Monash Children’s Hospital Paediatric Allergy Team provides expert care for infants and children with food allergies and anaphylaxis.
Monash Children’s Hospital Paediatric Allergy provides expert care for infants and children with food allergies and anaphylaxis.
Recent studies have shown that food allergy affects one in every 10 Victorian children born, and double that risk if one parent was born in Asia. This persists in 8% of children up to five years of age, and approximately 2% of adults. Hospital admissions for severe allergic reactions (anaphylaxis) have doubled over the last decade in Australia, USA and UK. In Australia, admissions for anaphylaxis due to food allergy in children aged zero to four years are even higher, having increased five-fold over the same period (Australasian Society of Clinical Immunology and Allergy).
The service aims to improve the health and quality of life of children with allergies by providing an integrated Paediatric Allergy service in partnership with primary health, GPs and community based paediatricians.
We also aim to deliver sustainable healthcare, and allow for timely access to tertiary paediatric allergy care and a positive experience for patients and their families. To help us achieve this, we ask that if your child has been seen in another Allergy Clinic setting in close proximity to your booked appointment in the Monash Paediatric Allergy Clinic, please contact us so that we are able to allocate your appointment to another patient on the waiting list.
The Paediatric Allergy Team comprises of the following:
Consultant Paediatric Allergist Immunologists
Clinical Nurse Consultant
Allergy Specialist Dietitian
Read more about the Paediatric Allergy Team here.
Outpatient Paediatric Allergy clinics are held twice weekly with all appointments made through the central outpatient booking system.
The inpatient Challenge service operates twice weekly at the Lagoon Same Day Unit for infants and children requiring food challenges.
The Allergy Feeding Clinics operate once a month for children who are existing patients of the Paediatric Allergy clinic and have difficulties consuming age-appropriate quantities of foods.
I Am A Private Allergist, Can I Refer A Child For An Inpatient Food Challenge?
Private Allergists who are members of ASCIA may refer children to the Monash Children’s Hospital Paediatric Allergy inpatient food challenge service under the external food challenge referral pathway. Please contact our administration team via email@example.com to discuss the referral process.
Please note current wait times can be up to 12 months.
As per Hospital guidelines all referrals must now be made via Health Link. Referrals via fax, post and email ceased on Monday 18th July. Health Link can be accessed by the referring Doctor, with the referral then uploaded electronically. Please do not email or call to refer.
Resources are available to guide Clinicians move to Health Link on the Secure eReferrals page on the Monash Health website: https://monashhealth.org/health-professionals/referrals/gp-ereferrals/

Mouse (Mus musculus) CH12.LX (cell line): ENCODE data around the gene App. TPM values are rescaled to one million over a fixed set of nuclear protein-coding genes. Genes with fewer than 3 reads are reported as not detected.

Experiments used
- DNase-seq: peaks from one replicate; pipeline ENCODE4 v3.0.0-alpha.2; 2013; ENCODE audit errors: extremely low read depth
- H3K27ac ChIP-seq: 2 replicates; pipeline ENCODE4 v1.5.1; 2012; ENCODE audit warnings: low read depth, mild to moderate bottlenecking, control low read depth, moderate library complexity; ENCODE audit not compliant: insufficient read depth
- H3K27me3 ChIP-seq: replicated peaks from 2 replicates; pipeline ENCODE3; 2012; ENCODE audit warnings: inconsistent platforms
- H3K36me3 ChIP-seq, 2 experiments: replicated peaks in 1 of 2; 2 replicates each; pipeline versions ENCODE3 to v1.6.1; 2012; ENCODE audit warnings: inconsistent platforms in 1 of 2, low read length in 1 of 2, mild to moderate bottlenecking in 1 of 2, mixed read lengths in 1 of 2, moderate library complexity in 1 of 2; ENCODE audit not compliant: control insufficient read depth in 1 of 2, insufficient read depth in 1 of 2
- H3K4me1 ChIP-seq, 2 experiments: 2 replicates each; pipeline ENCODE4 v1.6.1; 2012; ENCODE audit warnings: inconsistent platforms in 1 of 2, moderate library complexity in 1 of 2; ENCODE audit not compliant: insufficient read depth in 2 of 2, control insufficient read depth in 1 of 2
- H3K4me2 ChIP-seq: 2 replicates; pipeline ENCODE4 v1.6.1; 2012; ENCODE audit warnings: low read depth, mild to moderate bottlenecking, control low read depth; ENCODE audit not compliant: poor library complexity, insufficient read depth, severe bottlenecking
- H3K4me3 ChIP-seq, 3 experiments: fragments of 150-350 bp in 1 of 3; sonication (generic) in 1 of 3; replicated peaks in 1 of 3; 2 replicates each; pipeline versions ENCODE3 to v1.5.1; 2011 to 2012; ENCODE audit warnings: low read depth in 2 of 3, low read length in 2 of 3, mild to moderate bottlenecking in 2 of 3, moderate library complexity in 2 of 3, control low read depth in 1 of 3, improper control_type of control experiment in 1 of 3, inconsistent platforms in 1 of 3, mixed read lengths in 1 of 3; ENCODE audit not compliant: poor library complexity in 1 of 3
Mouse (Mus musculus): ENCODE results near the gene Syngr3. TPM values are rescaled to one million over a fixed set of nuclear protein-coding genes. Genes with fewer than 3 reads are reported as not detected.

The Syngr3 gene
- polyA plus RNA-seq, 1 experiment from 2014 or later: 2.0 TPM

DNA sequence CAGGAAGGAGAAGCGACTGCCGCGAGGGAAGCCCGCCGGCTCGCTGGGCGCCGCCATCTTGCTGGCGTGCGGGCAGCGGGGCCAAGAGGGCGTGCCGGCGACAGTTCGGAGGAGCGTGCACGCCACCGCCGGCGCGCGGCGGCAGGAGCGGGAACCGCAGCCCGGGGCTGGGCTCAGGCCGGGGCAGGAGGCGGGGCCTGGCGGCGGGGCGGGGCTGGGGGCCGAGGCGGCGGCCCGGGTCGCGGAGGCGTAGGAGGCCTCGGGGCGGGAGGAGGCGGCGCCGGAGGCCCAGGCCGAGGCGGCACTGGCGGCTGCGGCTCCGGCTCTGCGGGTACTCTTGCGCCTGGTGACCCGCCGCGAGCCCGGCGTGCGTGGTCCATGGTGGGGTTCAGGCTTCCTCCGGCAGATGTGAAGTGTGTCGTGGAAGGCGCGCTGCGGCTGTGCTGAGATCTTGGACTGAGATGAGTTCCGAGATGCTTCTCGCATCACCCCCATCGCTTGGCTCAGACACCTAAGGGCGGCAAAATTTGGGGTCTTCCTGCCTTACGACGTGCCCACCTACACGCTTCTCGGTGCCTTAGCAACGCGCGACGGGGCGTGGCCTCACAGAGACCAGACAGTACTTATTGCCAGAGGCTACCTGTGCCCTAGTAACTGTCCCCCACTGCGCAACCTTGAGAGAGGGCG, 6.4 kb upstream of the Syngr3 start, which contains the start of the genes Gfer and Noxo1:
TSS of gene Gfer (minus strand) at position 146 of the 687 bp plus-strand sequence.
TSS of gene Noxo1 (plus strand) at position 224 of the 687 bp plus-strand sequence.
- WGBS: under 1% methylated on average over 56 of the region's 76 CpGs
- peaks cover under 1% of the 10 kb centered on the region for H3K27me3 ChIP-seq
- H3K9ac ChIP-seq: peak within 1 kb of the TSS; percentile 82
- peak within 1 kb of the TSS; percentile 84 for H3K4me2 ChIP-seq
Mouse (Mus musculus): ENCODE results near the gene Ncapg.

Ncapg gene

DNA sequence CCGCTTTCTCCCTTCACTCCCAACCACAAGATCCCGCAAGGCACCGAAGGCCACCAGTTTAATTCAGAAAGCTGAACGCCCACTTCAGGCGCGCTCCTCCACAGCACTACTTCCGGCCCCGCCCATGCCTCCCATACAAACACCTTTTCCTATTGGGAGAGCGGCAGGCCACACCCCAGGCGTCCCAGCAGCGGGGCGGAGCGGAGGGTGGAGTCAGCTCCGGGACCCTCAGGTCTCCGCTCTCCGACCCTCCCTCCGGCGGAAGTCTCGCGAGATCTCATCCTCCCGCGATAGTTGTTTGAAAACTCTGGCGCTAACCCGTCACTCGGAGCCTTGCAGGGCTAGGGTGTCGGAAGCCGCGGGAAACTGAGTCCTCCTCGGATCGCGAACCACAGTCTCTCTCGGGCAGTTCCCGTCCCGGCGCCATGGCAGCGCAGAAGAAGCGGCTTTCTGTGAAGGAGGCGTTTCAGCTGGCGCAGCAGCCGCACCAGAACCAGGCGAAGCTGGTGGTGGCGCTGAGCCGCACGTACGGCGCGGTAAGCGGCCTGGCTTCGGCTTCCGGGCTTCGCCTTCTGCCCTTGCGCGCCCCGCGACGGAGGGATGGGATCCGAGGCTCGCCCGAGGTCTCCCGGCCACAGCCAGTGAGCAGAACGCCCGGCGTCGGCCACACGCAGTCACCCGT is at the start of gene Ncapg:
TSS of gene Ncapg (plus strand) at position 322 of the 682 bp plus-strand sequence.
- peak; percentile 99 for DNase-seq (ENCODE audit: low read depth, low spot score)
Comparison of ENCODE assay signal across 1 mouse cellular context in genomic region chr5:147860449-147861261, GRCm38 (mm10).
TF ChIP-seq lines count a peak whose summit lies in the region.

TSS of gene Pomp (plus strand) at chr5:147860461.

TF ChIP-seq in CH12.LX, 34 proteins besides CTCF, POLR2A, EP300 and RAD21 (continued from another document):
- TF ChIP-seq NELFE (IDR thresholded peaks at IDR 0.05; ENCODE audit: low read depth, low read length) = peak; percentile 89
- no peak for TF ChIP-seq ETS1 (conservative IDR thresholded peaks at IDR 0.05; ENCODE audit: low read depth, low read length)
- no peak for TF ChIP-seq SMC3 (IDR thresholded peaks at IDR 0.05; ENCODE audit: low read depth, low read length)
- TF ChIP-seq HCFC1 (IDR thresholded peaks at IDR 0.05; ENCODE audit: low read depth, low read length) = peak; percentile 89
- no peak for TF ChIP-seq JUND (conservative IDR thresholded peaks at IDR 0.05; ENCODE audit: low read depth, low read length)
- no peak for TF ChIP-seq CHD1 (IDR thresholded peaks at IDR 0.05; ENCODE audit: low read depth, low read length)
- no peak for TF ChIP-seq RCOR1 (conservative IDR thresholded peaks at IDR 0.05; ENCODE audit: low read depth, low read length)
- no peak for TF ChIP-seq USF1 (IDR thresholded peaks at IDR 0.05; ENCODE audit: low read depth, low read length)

Please note current wait times can be up to 12 months or longer due to referrals exceeding capacity.
Please refer to our referral guidelines prior to referring. A detailed clinical history, together with relevant documents (discharge summary, previous letters or results) would assist in the triaging process.
If your child has seen an Allergist recently, please contact us so that we are able to allocate your appointment to another patient on the waiting list, to allow for equity of access and care.
Conditions and inclusions:
The Paediatric Allergy Clinic is not currently accepting referrals for the following:
Referrals where screening specific IgE (RAST) testing to foodmix has been performed will not be accepted. Screening allergy tests (i.e. tests performed for children who have never eaten these foods or have no immediate reactions to foods) is not recommended. Please see further information on food introduction and allergy prevention at
My child is already under the care of another allergy clinic, should we still attend?
So we can offer a streamline service and see children in priority order, please contact the paediatric allergy team at Monash Children’s Hospital to discuss your child’s appointment if your child is already under the care of another allergy clinic.
My baby has eczema - what foods should I avoid?
Research has shown that offering your baby common allergy causing foods before they are one year old can greatly reduce their risk of developing an allergy to that food. Delaying the introduction of a food does not prevent a food allergy. Children with eczema have a higher chance of developing a food allergy so following this advice is even more important. For more information about introducing solids please visit http://www.preventallergies.org.au and ASCIA Eczema and Food Allergy Fast Facts.
How can I obtain a new ASCIA Action Plan?
An ASCIA Action Plan would have been provided at the time of your appointment. ASCIA Action Plans do not expire, and therefore the plan is still valid beyond the recommended review date, which is a guide for patients to see their doctor. Please see your GP for ongoing plans as required.
Where can I obtain a new prescription for allergy formula?
The initial prescription for the allergy infant formula normally has 5 repeat scripts. If your child still requires this formula after you have used all 5 scripts you can obtain a new script for some formula milks by your GP, or for other more specialist formulas (such as Neocate, Alfamino and Elecare) you will need to contact the doctor who provided the original script for this formula.
Where can I obtain a new prescription for an autoinjector (EpiPen / Anapen)?
If your child requires a new adrenaline autoinjector, please ask your child’s GP to provide a new script and make note of the new expiry date. This will enable you to re-request a new script prior to this expiry date.